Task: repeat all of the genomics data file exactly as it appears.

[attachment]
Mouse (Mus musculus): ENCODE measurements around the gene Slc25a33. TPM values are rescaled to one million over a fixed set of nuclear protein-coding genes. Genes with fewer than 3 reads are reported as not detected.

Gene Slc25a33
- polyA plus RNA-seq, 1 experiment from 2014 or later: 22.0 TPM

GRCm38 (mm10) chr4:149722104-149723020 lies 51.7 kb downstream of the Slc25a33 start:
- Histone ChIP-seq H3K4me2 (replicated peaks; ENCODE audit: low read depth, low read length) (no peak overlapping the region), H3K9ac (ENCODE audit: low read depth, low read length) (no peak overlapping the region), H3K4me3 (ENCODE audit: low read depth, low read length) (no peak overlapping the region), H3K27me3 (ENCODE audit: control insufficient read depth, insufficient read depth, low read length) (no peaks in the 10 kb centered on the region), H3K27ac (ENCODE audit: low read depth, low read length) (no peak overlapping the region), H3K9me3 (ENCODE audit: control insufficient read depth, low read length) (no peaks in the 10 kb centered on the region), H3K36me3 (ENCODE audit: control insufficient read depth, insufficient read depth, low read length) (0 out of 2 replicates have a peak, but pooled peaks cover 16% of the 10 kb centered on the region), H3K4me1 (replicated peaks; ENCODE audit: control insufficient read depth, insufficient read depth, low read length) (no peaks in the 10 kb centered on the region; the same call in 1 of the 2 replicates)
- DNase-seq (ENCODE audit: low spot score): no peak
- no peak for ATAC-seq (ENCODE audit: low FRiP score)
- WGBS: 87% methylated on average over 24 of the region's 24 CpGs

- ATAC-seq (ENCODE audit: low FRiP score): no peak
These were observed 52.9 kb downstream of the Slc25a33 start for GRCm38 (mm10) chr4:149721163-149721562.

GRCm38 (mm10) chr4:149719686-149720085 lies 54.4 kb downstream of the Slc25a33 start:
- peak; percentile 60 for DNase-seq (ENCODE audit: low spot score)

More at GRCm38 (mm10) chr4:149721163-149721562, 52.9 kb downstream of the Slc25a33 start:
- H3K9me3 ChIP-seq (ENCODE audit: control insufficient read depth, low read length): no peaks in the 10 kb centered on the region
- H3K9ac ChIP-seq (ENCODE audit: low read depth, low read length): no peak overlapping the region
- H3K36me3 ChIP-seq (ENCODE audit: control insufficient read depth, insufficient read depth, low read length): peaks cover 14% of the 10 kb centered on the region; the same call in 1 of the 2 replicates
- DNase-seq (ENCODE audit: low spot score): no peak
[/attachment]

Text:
Mouse (Mus musculus): ENCODE measurements around the gene Slc25a33. TPM values are rescaled to one million over a fixed set of nuclear protein-coding genes. Genes with fewer than 3 reads are reported as not detected.

Gene Slc25a33
- polyA plus RNA-seq, 1 experiment from 2014 or later: 22.0 TPM

GRCm38 (mm10) chr4:149722104-149723020 lies 51.7 kb downstream of the Slc25a33 start:
- Histone ChIP-seq H3K4me2 (replicated peaks; ENCODE audit: low read depth, low read length) (no peak overlapping the region), H3K9ac (ENCODE audit: low read depth, low read length) (no peak overlapping the region), H3K4me3 (ENCODE audit: low read depth, low read length) (no peak overlapping the region), H3K27me3 (ENCODE audit: control insufficient read depth, insufficient read depth, low read length) (no peaks in the 10 kb centered on the region), H3K27ac (ENCODE audit: low read depth, low read length) (no peak overlapping the region), H3K9me3 (ENCODE audit: control insufficient read depth, low read length) (no peaks in the 10 kb centered on the region), H3K36me3 (ENCODE audit: control insufficient read depth, insufficient read depth, low read length) (0 out of 2 replicates have a peak, but pooled peaks cover 16% of the 10 kb centered on the region), H3K4me1 (replicated peaks; ENCODE audit: control insufficient read depth, insufficient read depth, low read length) (no peaks in the 10 kb centered on the region; the same call in 1 of the 2 replicates)
- DNase-seq (ENCODE audit: low spot score): no peak
- no peak for ATAC-seq (ENCODE audit: low FRiP score)
- WGBS: 87% methylated on average over 24 of the region's 24 CpGs

- ATAC-seq (ENCODE audit: low FRiP score): no peak
These were observed 52.9 kb downstream of the Slc25a33 start for GRCm38 (mm10) chr4:149721163-149721562.

GRCm38 (mm10) chr4:149719686-149720085 lies 54.4 kb downstream of the Slc25a33 start:
- peak; percentile 60 for DNase-seq (ENCODE audit: low spot score)

More at GRCm38 (mm10) chr4:149721163-149721562, 52.9 kb downstream of the Slc25a33 start:
- H3K9me3 ChIP-seq (ENCODE audit: control insufficient read depth, low read length): no peaks in the 10 kb centered on the region
- H3K9ac ChIP-seq (ENCODE audit: low read depth, low read length): no peak overlapping the region
- H3K36me3 ChIP-seq (ENCODE audit: control insufficient read depth, insufficient read depth, low read length): peaks cover 14% of the 10 kb centered on the region; the same call in 1 of the 2 replicates
- DNase-seq (ENCODE audit: low spot score): no peak